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Desolation Island by Adolfo Garcia Ortega

Desolation Island

by Adolfo Garcia Ortega

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One man narrates his quest about an obsession with Desolation Island in the Straits of Magellan

"What a cruel scenario of clouds and coasts that threaten and promise so much, Griffin suddenly exclaimed, raising his glass and standing up in front of me, offering a macabre toast. I drink to you, scenario of so much desire and disappointment, he said, of so much drama and bliss, of suffering, torments, scares, rescues, voyages, I drink to you, shipwrecks, struggles, loves, massacres, revolts, I drink to you, whims, hopes, spoils, glimpses, plans, strategies, misfortunes, loneliness, yes, a toast to you, accursed, fascinating place."

In Maderia our narrator meets a man called Griffin and spends many days listening to his story of his obsession with the Desolation Island of the title and his quest to reach there inspired by a photograph of his grandparents embracing a strange automaton which now resides in the Punta Arenas museum. Along the way there are many, oh so many, digressions and tangents of stories within stories, biographies within biographies and the sometimes bizarre history of the tip of South America. Bringing in notable fiuctions, such as moby dick and a host of characters both real and imagined including some famous and some not so famous who are all roped into a rambling meandering story. The strength or weakness of the book depending on your view is that it covers so much and spends so long getting to the point of Griffin's story as to his journey and his arrival and what happens when he finally reaches his long dreamt of destination however that would have been a much shorter poorer novel than the rich tapestry of tall tales we have here.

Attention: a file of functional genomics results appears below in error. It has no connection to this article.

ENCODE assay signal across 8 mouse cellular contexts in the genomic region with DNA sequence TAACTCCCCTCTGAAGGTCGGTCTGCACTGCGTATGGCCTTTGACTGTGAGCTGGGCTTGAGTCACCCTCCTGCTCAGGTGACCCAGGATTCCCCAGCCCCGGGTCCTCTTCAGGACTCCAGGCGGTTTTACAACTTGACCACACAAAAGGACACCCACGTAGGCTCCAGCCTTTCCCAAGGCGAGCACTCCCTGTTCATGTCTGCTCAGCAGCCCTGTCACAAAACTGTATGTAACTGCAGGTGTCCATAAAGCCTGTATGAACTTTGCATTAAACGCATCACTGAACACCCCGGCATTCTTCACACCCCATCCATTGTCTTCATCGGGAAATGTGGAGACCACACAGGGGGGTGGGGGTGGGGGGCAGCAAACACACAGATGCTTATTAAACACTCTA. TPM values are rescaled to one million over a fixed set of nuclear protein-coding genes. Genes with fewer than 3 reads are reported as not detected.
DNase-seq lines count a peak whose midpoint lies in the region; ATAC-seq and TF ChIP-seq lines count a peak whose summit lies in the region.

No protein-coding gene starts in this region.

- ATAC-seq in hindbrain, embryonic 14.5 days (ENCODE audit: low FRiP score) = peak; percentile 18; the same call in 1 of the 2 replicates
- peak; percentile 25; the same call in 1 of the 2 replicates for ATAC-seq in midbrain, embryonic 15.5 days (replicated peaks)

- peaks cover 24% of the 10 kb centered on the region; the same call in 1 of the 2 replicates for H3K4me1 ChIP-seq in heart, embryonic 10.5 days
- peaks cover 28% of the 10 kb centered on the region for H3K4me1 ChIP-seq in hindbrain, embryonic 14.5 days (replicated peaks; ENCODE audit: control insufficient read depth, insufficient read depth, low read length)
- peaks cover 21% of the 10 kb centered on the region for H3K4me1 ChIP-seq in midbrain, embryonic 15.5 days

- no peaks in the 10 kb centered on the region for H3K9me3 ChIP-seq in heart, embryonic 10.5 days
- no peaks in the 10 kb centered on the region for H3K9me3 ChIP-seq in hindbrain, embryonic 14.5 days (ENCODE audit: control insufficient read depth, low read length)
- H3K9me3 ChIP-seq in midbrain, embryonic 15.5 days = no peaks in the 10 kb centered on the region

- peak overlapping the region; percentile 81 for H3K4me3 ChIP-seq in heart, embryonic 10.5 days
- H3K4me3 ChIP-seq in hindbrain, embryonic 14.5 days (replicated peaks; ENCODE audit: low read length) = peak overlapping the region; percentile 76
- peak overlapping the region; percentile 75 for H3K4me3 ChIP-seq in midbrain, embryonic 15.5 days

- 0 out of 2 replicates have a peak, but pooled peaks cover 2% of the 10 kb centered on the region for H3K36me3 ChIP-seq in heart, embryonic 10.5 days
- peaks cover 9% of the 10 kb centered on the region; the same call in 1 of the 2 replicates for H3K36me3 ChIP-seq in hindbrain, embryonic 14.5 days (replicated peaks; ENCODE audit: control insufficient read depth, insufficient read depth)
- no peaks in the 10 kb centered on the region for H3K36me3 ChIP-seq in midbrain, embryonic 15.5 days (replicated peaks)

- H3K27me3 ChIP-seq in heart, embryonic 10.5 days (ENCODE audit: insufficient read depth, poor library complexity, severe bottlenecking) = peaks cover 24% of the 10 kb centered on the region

Overall - possibly a frustrating read (if you want straight narrative) but very rewarding ( )
  psutto | Dec 14, 2011 |
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As the 20th century draws to a close, a container ship heads for Punta Arenas, on the Straits of Magellan at Chile's southern tip. On board is Oliver Griffin, a Spaniard of Irish origin obsessed with invisibility. In the city's museum, Griffin seeks out the automaton he has seen his grandparents embracing in a honeymoon photograph. This fearsome metal warrior is a sixteenth-century robot, a relic of a proposed mechanical army, commissioned by Philip II of Spain to guard the strait against the English. The automaton was discovered on Desolation Island by a grieving woman scouring the archipelago for the bodies of her shipwrecked husband and son. Spanning four full centuries of adventure, 'Desolation Island' is a classic seafaring tale, striking at the heart of that eternal mystery: our obsession with the sea, as terrible as it is irresistible.… (more)

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